- Reduce price for consumers. If asked, the average consumer will admit to not buying as many consumer goods as they want because, “They cost too damn much.” It’s true. Everything is overpriced. Movie ticket prices were purposely overpriced after movie attendance spiked. Many movies that clearly made their money back in the theater are sold for $20-$40 on various forms of home media, despite the bulk cost of manufacturing a disc and box being fairly low per copy. (Someone will no doubt bring up box art, disc art, menu design, etc. Taking a movie’s poster and slapping it onto an insert can be done in 5 minutes, and producing disc menus is becoming easier every year. And, more importantly, the average consumer doesn’t care so long as selecting “Play Movie” works.) Television series that run full season have already made their money back in ad sales, so why does a box set cost $30+? Then we come to CDs, which generally cost $14+. There is no reason why a 10 song album should cost $14 when it runs for only $9.90 on iTunes and Amazon when purchased song-by-song. When unit prices are reduced drastically, people are less inclined to steal and more inclined to purchase in greater volume. If the average movie cost just over $5 to see in the theatre, how many would you see in a month versus how many you see now? If the average movie cost $10 or less to purchase for home use, how many would you purchase versus how many you purchase now? How about CDs? If video games (which I didn’t mention) cost $30 max, how many would you purchase versus how many you purchase now?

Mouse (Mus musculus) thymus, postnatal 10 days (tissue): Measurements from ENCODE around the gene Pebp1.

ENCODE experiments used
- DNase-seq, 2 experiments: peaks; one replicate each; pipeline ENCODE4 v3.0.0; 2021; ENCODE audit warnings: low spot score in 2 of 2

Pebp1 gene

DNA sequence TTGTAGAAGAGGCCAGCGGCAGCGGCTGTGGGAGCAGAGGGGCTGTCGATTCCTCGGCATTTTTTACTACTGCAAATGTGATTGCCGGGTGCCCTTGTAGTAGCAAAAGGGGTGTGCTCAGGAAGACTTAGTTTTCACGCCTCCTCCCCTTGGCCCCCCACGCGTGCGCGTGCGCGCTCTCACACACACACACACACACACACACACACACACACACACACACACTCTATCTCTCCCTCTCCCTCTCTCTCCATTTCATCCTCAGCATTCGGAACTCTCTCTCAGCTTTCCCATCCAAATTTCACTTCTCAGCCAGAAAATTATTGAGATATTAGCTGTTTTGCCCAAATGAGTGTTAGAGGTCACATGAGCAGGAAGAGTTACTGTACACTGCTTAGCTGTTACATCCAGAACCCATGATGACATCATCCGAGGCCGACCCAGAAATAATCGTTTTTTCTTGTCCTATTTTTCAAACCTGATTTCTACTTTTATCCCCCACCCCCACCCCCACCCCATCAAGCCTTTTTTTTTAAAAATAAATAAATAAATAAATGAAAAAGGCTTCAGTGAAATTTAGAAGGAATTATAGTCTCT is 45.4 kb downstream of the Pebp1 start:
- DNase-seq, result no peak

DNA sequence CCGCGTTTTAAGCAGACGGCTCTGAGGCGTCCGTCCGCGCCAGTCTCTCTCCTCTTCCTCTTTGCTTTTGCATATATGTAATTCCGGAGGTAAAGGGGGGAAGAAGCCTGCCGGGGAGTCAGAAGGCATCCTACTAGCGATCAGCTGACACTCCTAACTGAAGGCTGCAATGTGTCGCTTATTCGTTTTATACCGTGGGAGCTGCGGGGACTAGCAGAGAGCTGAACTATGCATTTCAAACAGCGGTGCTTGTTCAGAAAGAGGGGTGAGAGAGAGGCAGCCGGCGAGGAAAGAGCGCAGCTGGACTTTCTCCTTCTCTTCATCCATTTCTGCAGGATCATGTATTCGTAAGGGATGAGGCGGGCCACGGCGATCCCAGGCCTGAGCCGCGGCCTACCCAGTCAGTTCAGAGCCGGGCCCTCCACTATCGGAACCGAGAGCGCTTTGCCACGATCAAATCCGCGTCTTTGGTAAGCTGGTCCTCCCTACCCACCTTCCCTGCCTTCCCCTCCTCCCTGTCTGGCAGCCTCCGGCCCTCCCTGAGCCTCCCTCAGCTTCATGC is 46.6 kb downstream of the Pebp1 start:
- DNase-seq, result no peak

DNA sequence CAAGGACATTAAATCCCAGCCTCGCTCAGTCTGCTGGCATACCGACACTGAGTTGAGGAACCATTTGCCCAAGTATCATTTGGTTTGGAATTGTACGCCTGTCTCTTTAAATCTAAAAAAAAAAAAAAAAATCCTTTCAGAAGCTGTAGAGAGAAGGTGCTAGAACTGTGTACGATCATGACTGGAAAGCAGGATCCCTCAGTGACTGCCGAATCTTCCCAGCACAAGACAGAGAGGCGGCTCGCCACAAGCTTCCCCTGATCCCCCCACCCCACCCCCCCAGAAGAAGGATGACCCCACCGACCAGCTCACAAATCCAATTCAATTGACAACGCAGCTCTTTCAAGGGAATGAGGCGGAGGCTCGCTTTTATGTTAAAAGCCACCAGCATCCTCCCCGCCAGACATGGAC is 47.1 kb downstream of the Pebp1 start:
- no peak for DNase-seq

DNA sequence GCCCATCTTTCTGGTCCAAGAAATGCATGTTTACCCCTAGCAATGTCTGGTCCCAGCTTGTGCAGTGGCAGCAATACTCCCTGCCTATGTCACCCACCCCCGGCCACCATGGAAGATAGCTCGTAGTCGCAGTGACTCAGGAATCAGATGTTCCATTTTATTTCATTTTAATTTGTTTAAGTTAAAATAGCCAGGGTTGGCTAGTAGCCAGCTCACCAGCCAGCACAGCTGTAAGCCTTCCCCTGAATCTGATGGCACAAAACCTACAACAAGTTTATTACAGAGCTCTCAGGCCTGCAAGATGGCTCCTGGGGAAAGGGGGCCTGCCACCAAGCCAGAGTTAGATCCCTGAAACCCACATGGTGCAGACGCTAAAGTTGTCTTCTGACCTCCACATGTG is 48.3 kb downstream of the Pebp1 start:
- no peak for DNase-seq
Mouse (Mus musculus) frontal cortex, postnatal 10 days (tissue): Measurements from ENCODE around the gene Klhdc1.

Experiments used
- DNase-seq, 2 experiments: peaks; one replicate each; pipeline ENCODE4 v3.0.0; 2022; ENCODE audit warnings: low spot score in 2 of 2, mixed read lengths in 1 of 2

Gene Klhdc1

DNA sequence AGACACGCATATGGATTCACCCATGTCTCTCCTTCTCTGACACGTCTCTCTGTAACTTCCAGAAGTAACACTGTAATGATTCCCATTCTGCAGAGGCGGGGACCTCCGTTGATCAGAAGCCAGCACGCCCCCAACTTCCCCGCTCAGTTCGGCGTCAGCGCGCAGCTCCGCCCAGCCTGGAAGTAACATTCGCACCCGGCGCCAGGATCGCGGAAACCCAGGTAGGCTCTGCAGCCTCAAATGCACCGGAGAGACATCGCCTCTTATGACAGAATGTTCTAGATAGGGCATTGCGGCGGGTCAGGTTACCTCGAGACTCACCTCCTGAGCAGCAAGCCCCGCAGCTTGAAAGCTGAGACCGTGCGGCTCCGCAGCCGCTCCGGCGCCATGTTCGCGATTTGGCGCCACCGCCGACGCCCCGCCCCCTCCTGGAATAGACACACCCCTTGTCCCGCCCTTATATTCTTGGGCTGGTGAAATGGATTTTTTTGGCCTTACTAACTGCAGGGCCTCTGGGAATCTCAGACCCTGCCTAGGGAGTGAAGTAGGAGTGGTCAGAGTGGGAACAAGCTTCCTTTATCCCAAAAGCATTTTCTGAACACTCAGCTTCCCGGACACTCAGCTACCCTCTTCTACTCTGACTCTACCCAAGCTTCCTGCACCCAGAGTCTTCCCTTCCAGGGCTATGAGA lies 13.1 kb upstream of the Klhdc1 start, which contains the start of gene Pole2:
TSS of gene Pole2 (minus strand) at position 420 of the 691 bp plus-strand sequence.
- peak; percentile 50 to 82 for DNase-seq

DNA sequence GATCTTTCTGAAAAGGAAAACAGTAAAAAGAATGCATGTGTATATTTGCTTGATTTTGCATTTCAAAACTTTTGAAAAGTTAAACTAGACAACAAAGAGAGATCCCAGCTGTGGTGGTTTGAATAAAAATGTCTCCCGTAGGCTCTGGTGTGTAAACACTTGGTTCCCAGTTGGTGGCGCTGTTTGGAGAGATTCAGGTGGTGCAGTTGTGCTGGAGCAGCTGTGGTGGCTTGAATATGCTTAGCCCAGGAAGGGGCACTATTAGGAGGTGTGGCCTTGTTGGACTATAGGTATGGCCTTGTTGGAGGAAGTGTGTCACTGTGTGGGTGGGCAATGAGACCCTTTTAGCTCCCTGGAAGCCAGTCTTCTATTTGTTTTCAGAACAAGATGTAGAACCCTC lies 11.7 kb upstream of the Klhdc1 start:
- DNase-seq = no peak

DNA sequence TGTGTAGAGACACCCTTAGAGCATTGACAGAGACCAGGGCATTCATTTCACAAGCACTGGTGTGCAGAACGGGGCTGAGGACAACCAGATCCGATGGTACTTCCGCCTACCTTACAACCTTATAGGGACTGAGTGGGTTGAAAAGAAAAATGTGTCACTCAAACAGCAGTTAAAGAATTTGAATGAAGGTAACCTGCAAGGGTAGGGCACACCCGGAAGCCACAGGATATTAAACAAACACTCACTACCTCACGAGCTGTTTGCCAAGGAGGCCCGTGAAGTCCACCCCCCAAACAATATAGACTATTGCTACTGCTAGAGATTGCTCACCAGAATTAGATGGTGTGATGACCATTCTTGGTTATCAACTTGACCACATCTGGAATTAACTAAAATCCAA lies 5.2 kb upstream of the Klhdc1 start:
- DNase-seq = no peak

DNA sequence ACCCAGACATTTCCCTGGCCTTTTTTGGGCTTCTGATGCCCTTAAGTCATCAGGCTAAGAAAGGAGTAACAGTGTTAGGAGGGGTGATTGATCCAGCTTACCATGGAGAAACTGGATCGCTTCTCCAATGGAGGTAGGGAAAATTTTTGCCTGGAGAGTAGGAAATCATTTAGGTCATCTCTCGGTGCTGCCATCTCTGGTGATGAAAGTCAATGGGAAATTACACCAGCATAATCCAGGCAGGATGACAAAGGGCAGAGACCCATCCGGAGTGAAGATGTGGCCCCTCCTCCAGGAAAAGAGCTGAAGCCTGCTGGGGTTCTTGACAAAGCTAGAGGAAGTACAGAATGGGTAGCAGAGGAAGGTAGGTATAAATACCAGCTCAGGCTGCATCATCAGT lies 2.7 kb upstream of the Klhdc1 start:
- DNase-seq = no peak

- Provide valuable free content. This is an odd one, I admit. What is valuable free content? The video game industry has known about this for years. Most systems offer free downloadable demos of games so players can try them out and see if they are suitable for purchase. When this is offered, there isn’t much need for piracy. Players get to actually experience what they would be purchasing. Bookstores let readers actively browse through books before purchasing them, so the consumer becomes well informed before paying money – and potentially becomes more willing to spend the money. The movie industry attempts to do this but often fails. Movie trailers are amazing at showing viewers how exciting a movie is without actually showing viewers what the movie actually is. Sometimes, though, a production will release a preview of several consecutive minutes so that viewers can make an educated decision about whether or not they want to support the movie. The Dark Knight and Dark Knight Rising both offered previews before a couple of blockbuster films so that fans could gauge the mood. (These were obviously advertising ploys that drove up the viewership of the movies to which they were attached, but let’s ignore that obviousness for now.) The film The FP released 12 minutes of the film online to goad viewers into locating one of its limited screenings, if they like the insanity of the film. Let consumers discover the mood of a piece. Webisodes are a way of engaging fans of television shows. Digital previews work for comics. Free downloads work for music albums. Even an augmented reality game can work, provided that it provides the actual mood and experience. (That’s the hard part.)